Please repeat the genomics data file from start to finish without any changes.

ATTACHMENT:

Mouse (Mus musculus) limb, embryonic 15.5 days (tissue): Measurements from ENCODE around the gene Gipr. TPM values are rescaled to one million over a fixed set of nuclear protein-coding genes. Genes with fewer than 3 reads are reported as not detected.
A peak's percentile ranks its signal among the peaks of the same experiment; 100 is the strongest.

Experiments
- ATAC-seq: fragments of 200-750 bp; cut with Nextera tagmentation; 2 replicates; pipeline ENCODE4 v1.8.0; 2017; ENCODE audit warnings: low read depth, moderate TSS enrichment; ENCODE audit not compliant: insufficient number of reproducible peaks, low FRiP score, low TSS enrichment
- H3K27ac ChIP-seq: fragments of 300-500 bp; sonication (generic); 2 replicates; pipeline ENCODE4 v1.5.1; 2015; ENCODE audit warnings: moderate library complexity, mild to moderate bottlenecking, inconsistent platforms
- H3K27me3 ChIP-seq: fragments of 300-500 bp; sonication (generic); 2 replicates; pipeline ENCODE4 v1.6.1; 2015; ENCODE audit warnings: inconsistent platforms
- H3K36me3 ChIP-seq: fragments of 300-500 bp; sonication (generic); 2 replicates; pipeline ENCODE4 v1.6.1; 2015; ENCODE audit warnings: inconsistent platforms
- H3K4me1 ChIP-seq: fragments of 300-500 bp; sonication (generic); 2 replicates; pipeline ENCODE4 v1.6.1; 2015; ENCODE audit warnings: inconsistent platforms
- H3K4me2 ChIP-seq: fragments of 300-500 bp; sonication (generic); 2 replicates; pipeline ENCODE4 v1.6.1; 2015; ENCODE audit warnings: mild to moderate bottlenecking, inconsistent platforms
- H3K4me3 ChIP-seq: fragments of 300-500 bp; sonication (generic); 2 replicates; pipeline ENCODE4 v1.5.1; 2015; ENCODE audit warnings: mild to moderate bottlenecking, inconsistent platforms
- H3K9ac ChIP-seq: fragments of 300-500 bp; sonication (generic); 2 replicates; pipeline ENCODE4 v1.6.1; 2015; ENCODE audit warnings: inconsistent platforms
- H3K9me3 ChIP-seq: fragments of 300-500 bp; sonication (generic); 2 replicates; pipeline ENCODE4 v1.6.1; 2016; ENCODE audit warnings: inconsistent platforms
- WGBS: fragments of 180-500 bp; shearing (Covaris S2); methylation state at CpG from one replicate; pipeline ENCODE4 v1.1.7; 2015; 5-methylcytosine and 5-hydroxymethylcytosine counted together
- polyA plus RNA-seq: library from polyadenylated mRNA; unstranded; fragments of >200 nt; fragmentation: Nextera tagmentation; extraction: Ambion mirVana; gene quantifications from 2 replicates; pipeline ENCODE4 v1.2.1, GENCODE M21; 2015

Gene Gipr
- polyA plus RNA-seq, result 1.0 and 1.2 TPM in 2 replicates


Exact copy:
Mouse (Mus musculus) limb, embryonic 15.5 days (tissue): Measurements from ENCODE around the gene Gipr. TPM values are rescaled to one million over a fixed set of nuclear protein-coding genes. Genes with fewer than 3 reads are reported as not detected.
A peak's percentile ranks its signal among the peaks of the same experiment; 100 is the strongest.

Experiments
- ATAC-seq: fragments of 200-750 bp; cut with Nextera tagmentation; 2 replicates; pipeline ENCODE4 v1.8.0; 2017; ENCODE audit warnings: low read depth, moderate TSS enrichment; ENCODE audit not compliant: insufficient number of reproducible peaks, low FRiP score, low TSS enrichment
- H3K27ac ChIP-seq: fragments of 300-500 bp; sonication (generic); 2 replicates; pipeline ENCODE4 v1.5.1; 2015; ENCODE audit warnings: moderate library complexity, mild to moderate bottlenecking, inconsistent platforms
- H3K27me3 ChIP-seq: fragments of 300-500 bp; sonication (generic); 2 replicates; pipeline ENCODE4 v1.6.1; 2015; ENCODE audit warnings: inconsistent platforms
- H3K36me3 ChIP-seq: fragments of 300-500 bp; sonication (generic); 2 replicates; pipeline ENCODE4 v1.6.1; 2015; ENCODE audit warnings: inconsistent platforms
- H3K4me1 ChIP-seq: fragments of 300-500 bp; sonication (generic); 2 replicates; pipeline ENCODE4 v1.6.1; 2015; ENCODE audit warnings: inconsistent platforms
- H3K4me2 ChIP-seq: fragments of 300-500 bp; sonication (generic); 2 replicates; pipeline ENCODE4 v1.6.1; 2015; ENCODE audit warnings: mild to moderate bottlenecking, inconsistent platforms
- H3K4me3 ChIP-seq: fragments of 300-500 bp; sonication (generic); 2 replicates; pipeline ENCODE4 v1.5.1; 2015; ENCODE audit warnings: mild to moderate bottlenecking, inconsistent platforms
- H3K9ac ChIP-seq: fragments of 300-500 bp; sonication (generic); 2 replicates; pipeline ENCODE4 v1.6.1; 2015; ENCODE audit warnings: inconsistent platforms
- H3K9me3 ChIP-seq: fragments of 300-500 bp; sonication (generic); 2 replicates; pipeline ENCODE4 v1.6.1; 2016; ENCODE audit warnings: inconsistent platforms
- WGBS: fragments of 180-500 bp; shearing (Covaris S2); methylation state at CpG from one replicate; pipeline ENCODE4 v1.1.7; 2015; 5-methylcytosine and 5-hydroxymethylcytosine counted together
- polyA plus RNA-seq: library from polyadenylated mRNA; unstranded; fragments of >200 nt; fragmentation: Nextera tagmentation; extraction: Ambion mirVana; gene quantifications from 2 replicates; pipeline ENCODE4 v1.2.1, GENCODE M21; 2015

Gene Gipr
- polyA plus RNA-seq, result 1.0 and 1.2 TPM in 2 replicates